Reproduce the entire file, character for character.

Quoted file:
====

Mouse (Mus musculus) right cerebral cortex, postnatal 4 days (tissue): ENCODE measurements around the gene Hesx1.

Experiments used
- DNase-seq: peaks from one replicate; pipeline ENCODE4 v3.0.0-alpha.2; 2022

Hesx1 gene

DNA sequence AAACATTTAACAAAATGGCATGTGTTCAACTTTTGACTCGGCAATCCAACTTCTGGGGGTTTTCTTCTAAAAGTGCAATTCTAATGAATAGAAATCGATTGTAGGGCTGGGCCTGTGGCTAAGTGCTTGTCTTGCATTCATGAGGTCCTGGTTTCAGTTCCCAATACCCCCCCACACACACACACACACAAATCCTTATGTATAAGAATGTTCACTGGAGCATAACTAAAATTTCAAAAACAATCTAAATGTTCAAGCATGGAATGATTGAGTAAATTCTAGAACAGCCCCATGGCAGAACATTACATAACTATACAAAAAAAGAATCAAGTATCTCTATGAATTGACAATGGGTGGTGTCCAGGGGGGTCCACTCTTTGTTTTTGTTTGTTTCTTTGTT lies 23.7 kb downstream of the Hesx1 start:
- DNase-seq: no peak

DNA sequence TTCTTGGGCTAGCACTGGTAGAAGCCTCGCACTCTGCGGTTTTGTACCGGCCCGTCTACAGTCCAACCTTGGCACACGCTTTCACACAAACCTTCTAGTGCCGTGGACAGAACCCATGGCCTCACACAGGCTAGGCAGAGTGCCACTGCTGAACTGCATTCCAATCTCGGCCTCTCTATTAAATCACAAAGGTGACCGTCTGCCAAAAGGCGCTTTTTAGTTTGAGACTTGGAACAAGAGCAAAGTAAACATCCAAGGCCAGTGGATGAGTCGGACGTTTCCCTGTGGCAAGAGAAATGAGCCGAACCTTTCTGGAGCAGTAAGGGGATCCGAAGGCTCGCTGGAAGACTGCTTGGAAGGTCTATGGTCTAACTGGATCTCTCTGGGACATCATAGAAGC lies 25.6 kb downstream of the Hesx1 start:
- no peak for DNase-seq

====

Mouse (Mus musculus) right cerebral cortex, postnatal 4 days (tissue): ENCODE measurements around the gene Hesx1.

Experiments used
- DNase-seq: peaks from one replicate; pipeline ENCODE4 v3.0.0-alpha.2; 2022

Hesx1 gene

DNA sequence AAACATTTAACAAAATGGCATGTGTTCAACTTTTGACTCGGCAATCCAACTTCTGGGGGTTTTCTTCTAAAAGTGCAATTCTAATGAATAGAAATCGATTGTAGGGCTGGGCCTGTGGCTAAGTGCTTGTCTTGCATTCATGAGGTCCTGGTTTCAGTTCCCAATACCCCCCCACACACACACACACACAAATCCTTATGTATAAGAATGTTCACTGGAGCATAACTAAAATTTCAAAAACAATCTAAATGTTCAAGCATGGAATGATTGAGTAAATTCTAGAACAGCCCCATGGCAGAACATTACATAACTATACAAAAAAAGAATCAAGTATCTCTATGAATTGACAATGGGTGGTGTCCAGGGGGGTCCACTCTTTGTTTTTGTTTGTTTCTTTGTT lies 23.7 kb downstream of the Hesx1 start:
- DNase-seq: no peak

DNA sequence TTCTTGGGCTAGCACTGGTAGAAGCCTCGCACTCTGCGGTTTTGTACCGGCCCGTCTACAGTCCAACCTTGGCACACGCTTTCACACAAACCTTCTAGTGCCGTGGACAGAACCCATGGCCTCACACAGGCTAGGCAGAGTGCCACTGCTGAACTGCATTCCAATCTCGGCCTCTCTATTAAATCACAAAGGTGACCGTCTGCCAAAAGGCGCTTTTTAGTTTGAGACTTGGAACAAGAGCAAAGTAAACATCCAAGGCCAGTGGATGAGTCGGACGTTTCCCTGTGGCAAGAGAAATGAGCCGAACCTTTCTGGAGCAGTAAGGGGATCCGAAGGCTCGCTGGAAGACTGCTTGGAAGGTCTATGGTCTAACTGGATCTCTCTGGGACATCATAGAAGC lies 25.6 kb downstream of the Hesx1 start:
- no peak for DNase-seq